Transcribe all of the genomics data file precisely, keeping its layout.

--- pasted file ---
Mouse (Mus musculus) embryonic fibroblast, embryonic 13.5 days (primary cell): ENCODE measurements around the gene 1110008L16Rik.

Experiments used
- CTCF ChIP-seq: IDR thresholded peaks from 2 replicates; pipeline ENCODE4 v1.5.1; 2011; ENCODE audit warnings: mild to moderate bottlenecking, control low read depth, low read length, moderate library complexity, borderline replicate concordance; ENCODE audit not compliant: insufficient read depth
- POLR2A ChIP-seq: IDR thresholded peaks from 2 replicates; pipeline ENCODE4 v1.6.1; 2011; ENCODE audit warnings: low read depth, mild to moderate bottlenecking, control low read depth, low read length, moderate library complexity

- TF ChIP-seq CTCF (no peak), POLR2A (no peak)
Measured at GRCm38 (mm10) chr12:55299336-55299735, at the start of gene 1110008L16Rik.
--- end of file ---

Mouse (Mus musculus) embryonic fibroblast, embryonic 13.5 days (primary cell): ENCODE measurements around the gene 1110008L16Rik.

Experiments used
- CTCF ChIP-seq: IDR thresholded peaks from 2 replicates; pipeline ENCODE4 v1.5.1; 2011; ENCODE audit warnings: mild to moderate bottlenecking, control low read depth, low read length, moderate library complexity, borderline replicate concordance; ENCODE audit not compliant: insufficient read depth
- POLR2A ChIP-seq: IDR thresholded peaks from 2 replicates; pipeline ENCODE4 v1.6.1; 2011; ENCODE audit warnings: low read depth, mild to moderate bottlenecking, control low read depth, low read length, moderate library complexity

- TF ChIP-seq CTCF (no peak), POLR2A (no peak)
Measured at GRCm38 (mm10) chr12:55299336-55299735, at the start of gene 1110008L16Rik.